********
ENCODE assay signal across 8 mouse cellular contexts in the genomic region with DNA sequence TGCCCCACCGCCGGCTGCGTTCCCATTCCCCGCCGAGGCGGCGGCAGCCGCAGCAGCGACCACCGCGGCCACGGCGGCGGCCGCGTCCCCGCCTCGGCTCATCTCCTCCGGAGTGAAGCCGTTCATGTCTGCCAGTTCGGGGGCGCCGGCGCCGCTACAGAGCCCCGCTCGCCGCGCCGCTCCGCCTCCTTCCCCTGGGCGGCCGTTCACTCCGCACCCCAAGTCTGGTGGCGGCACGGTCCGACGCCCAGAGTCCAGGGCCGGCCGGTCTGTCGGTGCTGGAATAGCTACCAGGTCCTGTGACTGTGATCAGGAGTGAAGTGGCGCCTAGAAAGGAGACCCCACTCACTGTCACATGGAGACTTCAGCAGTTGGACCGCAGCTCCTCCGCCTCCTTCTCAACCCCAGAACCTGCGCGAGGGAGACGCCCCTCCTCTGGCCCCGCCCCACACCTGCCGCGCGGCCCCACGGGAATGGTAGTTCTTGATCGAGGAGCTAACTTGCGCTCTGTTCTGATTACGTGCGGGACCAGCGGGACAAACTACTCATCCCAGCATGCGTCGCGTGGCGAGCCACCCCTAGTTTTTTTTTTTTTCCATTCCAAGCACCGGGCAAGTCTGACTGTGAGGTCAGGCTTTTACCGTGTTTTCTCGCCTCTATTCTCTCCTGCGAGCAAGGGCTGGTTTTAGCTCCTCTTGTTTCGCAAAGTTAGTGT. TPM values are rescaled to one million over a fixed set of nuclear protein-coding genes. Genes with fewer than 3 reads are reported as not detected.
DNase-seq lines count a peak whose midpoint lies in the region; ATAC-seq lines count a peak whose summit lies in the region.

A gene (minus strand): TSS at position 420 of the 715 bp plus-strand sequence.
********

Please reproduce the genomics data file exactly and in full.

ENCODE assay signal across 8 mouse cellular contexts in the genomic region with DNA sequence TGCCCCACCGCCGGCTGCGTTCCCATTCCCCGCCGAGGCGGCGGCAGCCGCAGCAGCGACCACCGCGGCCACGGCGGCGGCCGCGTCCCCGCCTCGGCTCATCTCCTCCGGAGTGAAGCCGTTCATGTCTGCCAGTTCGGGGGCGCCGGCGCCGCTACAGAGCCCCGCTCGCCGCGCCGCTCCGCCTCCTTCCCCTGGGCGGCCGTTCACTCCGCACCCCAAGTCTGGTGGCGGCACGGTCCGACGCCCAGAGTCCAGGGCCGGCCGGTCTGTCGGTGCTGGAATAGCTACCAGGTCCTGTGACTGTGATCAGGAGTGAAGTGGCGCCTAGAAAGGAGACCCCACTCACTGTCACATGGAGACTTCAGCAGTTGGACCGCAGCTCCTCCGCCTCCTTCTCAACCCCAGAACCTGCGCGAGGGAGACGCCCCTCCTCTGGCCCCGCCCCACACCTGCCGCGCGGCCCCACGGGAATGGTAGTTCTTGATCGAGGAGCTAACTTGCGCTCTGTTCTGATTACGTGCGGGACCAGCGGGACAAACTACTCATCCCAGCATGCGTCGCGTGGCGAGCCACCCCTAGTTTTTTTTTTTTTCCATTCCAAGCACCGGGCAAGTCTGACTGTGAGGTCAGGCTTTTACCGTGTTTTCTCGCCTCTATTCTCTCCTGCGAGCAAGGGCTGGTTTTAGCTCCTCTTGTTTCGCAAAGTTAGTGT. TPM values are rescaled to one million over a fixed set of nuclear protein-coding genes. Genes with fewer than 3 reads are reported as not detected.
DNase-seq lines count a peak whose midpoint lies in the region; ATAC-seq lines count a peak whose summit lies in the region.

A gene (minus strand): TSS at position 420 of the 715 bp plus-strand sequence.